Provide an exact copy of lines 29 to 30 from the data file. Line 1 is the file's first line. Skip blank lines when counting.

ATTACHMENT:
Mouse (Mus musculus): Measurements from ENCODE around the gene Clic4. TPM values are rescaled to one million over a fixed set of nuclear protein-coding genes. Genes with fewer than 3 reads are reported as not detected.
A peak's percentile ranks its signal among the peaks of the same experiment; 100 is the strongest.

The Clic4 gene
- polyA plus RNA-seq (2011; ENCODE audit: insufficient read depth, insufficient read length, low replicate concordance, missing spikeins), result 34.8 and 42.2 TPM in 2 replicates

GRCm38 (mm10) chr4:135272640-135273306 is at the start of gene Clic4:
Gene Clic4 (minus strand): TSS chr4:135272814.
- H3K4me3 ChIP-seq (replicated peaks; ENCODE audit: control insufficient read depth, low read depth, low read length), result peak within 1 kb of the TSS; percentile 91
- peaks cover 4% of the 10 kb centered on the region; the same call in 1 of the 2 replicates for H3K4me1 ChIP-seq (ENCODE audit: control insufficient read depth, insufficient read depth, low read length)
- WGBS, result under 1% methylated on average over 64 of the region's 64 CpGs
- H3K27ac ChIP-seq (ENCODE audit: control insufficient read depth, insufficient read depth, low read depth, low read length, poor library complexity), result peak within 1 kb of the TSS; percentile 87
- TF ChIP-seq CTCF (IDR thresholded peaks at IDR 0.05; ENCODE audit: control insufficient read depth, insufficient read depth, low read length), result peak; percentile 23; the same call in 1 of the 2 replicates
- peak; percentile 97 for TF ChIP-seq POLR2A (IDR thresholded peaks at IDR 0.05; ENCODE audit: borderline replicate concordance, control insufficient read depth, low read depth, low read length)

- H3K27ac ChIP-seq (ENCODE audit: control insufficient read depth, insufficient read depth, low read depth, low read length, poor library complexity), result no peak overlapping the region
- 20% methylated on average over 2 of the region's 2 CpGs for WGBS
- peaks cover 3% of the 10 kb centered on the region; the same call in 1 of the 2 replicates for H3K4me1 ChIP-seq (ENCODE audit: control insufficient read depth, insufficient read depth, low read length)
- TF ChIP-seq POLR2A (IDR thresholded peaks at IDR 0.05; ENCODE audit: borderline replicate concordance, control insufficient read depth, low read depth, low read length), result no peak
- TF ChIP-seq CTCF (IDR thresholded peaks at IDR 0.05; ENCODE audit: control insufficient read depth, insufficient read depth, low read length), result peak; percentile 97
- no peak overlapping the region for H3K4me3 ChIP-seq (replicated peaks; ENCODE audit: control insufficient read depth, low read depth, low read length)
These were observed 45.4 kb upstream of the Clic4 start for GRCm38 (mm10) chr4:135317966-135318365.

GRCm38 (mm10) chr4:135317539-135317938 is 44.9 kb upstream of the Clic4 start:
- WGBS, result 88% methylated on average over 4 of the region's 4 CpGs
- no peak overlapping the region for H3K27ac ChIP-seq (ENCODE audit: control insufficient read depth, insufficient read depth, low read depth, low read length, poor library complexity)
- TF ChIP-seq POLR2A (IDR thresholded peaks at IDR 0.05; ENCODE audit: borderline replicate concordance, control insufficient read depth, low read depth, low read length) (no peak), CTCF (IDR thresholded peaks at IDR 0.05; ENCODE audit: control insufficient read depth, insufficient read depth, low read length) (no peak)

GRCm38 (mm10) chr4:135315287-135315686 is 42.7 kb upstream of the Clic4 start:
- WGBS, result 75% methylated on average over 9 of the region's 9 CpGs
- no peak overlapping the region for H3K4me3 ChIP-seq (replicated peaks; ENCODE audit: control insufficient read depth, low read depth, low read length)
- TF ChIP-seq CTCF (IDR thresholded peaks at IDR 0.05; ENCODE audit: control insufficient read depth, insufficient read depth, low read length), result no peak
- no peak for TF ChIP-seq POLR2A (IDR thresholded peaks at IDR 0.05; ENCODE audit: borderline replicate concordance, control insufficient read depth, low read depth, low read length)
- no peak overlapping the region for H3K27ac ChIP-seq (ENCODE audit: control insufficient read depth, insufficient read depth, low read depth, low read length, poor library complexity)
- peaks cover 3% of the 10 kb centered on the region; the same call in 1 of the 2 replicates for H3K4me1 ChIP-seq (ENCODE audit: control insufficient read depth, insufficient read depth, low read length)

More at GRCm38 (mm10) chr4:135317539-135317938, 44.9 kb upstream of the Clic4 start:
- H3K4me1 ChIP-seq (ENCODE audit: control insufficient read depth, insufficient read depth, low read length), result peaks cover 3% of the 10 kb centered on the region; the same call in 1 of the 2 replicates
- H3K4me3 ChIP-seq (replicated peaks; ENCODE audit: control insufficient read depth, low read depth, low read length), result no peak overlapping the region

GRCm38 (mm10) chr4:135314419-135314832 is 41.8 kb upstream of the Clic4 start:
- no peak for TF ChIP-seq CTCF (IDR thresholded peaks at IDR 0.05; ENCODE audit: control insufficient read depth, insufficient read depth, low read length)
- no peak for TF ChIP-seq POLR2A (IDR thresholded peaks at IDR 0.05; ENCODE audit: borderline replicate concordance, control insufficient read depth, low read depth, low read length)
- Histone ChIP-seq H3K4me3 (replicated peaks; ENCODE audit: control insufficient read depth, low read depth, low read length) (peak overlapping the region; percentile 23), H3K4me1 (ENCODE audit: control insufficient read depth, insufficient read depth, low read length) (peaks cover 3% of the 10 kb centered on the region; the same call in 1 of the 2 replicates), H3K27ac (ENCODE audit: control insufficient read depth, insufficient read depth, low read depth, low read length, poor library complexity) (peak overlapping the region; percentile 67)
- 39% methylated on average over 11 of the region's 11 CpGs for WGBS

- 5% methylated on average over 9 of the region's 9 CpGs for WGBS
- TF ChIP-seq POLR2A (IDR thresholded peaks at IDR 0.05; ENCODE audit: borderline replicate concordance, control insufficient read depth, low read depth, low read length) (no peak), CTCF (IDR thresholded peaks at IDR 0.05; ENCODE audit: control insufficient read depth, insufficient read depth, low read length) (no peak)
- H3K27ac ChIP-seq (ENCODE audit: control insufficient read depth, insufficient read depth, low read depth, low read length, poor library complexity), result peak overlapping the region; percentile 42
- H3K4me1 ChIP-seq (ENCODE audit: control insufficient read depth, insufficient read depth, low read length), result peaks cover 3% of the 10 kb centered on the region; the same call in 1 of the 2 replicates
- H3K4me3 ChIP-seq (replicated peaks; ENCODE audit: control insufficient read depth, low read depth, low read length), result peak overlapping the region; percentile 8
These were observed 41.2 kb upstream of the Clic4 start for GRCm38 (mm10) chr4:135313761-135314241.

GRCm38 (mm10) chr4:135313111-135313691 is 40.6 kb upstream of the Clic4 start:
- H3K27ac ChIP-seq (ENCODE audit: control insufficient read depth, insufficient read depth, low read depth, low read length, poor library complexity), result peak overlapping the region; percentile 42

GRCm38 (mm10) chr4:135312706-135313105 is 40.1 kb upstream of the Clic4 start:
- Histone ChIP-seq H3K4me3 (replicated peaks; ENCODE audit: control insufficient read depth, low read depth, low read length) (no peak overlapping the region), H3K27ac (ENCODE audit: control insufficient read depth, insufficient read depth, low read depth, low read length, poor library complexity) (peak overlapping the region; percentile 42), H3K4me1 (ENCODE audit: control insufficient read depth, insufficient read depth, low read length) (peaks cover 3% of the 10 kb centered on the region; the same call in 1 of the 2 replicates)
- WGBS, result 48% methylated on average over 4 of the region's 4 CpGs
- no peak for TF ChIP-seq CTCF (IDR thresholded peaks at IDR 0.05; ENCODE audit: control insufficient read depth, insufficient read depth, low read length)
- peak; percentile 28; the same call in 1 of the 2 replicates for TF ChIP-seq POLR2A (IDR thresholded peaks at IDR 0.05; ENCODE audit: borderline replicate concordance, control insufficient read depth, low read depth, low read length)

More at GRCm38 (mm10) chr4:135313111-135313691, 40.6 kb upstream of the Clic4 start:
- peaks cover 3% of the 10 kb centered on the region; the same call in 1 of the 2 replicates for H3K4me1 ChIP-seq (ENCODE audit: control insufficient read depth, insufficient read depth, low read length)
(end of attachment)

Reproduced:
- no peak overlapping the region for H3K27ac ChIP-seq (ENCODE audit: control insufficient read depth, insufficient read depth, low read depth, low read length, poor library complexity)
- peaks cover 3% of the 10 kb centered on the region; the same call in 1 of the 2 replicates for H3K4me1 ChIP-seq (ENCODE audit: control insufficient read depth, insufficient read depth, low read length)